Fecal ELISA for C. perfringens enterotoxin

Sample submission

For these tests we will require up to 1 gram of fresh feces. Samples should be refrigerated shortly after collection and shipped overnight cooled withice packs (please contact us concerning our shipping program).

Clostridium perfringens-associated diarrhea

Clostridium perfringens, a gram-positive, anaerobic, spore-forming rod, has been associated with bacterial diarrhea in both dogs and cats. One of the main virulence factors believed to be associated with C. perfringens-associated diarrhea is the C. perfringens enterotoxin (CPE), which is encoded by the cpe gene. CPE, produced during sporulation and released after cell lysis, has been shown to induce mucosal damage, increase intestinal permeability, and reduce water absorption, thus leading to diarrhea.

In general, any dog or cat with small and/or large bowel diarrhea may have C. perfringens-associated diarrhea. The diarrhea may or may not be accompanied by the presence of mucus, blood, and/or tenesmus, and it can be acute or chronic. The disease might range from mild and self-limiting to severe. Systemic signs are uncommon. C. perfringens is considered to be a major cause of nosocomial diarrhea, which often occurs a few days after admission of a patient to a veterinary hospital. Due to the non-specific clinical signs associated with C. perfringens-diarrhea, any dog or cat with diarrhea could be tested for this disease.

Bacterial culture for the isolation of C. perfringens has little diagnostic value, as C. perfringens is a commensal organism that can be detected in up to 100% of the feces from dogs and cats. Microscopic examination of fecal smears and enumeration of fecal endospores also is not useful for the diagnosis of C. perfringens-associated diarrhea, because sporulation of these organisms occurs in both healthy and diarrheic animals. The development of C. perfringens-associated diarrhea has primarily been related to the presence of various toxins, especially C. perfringens enterotoxin (CPE). Only a subset of C. perfringens organisms carries the gene coding for CPE. When sporulation occurs, which is induced by conditions that are not well understood (suspected triggers include dietary changes or antibiotic use), the enterotoxin is released in high quantities and may potentially cause changes in intestinal permeability, leading to diarrhea.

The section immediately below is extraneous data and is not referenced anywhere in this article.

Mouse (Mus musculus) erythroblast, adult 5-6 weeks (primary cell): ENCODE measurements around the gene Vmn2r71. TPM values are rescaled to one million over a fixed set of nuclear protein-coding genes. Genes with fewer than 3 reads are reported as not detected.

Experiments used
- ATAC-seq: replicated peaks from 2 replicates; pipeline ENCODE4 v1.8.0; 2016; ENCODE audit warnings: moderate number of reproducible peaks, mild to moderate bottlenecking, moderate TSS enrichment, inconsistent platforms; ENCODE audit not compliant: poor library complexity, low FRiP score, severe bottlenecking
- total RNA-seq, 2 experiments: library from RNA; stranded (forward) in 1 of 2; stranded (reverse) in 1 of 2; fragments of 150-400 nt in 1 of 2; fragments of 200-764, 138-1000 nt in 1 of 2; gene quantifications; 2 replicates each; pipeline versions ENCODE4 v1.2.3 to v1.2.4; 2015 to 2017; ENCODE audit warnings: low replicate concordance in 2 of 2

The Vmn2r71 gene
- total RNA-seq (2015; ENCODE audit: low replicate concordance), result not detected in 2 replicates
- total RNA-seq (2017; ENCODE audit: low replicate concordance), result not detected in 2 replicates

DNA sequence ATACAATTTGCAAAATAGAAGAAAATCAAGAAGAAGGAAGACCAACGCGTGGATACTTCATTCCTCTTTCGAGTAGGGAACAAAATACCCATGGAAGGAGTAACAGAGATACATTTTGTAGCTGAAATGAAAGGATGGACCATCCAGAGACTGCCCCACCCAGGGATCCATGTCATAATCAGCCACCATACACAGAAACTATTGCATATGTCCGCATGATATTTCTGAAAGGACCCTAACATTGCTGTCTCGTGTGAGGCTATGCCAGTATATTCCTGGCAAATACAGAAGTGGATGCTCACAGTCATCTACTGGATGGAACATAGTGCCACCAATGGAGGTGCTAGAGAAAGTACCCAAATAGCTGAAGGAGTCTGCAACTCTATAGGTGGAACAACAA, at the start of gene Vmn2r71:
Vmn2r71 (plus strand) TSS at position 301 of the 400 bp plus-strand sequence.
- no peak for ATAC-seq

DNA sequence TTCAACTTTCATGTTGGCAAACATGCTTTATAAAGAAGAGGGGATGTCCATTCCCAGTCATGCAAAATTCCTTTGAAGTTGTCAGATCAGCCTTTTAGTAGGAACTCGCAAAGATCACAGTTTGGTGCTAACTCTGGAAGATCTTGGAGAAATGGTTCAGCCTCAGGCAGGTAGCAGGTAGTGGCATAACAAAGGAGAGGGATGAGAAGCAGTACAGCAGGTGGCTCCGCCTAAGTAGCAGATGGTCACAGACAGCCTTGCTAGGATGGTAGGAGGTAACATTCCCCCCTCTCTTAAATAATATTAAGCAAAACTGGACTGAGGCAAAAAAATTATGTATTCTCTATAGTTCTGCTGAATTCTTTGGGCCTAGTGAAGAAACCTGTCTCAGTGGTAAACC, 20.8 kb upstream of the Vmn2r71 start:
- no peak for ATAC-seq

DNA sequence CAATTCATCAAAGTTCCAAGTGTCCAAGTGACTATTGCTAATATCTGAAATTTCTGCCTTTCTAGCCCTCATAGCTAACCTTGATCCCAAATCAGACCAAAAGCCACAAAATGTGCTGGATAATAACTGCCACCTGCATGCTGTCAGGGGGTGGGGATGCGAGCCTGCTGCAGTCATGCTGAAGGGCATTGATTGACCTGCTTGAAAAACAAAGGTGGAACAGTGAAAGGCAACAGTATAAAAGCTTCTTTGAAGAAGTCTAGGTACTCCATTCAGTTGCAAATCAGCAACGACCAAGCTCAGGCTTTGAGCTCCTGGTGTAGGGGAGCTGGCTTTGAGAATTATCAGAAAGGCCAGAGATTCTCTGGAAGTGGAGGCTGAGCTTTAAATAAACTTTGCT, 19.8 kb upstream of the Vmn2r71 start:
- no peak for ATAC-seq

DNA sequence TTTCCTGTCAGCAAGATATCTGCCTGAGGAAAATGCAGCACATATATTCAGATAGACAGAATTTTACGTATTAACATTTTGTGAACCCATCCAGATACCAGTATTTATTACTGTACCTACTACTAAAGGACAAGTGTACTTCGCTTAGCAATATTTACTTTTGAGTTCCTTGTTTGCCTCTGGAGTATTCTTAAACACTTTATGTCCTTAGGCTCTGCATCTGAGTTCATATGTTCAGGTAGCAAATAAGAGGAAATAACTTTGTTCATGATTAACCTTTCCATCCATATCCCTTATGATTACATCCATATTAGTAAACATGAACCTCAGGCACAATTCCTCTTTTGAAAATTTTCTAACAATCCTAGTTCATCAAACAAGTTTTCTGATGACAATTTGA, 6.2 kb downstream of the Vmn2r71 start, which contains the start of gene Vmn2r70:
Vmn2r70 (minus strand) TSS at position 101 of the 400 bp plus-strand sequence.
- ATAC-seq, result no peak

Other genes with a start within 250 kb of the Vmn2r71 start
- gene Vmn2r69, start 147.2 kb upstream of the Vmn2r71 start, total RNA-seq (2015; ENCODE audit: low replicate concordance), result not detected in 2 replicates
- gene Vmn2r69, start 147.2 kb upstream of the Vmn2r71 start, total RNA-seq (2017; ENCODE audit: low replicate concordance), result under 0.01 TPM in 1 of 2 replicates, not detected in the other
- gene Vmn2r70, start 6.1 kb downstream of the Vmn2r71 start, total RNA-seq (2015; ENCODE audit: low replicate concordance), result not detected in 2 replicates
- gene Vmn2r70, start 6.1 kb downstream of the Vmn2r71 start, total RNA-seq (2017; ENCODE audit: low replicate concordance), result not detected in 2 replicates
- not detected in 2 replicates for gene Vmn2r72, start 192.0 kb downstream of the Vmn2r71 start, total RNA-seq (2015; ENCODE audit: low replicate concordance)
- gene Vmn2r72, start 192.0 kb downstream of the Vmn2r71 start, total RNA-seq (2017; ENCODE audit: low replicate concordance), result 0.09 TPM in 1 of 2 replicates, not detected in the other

Enterotoxigenic C. perfringens can be detected using PCR assays that target the CPE gene. However, recent studies have shown that approximately 20% of healthy cats, 37% of healthy dogs, and 37% of diarrheic dogs and cats harbor the CPE gene. Similar results with no significant differences in prevalence rates of enterotoxigenic C. perfringens between healthy and diarrheic dogs have been observed in other studies. Furthermore, in only a small percentage of animals that harbor enterotoxigenic C. perfringens, the expressed enterotoxin can be detected in the feces. Therefore, the use of PCR for the detection of the cpe gene of enterotoxigenic C. perfringens appears to have limited utility for the diagnosis of C. perfringens-associated diarrhea.

We therefore recommend to evaluate fecal samples for C. perfringens enterotoxin by ELISA in patients that are suspected of having C. perfringens-associated diarrhea.

 


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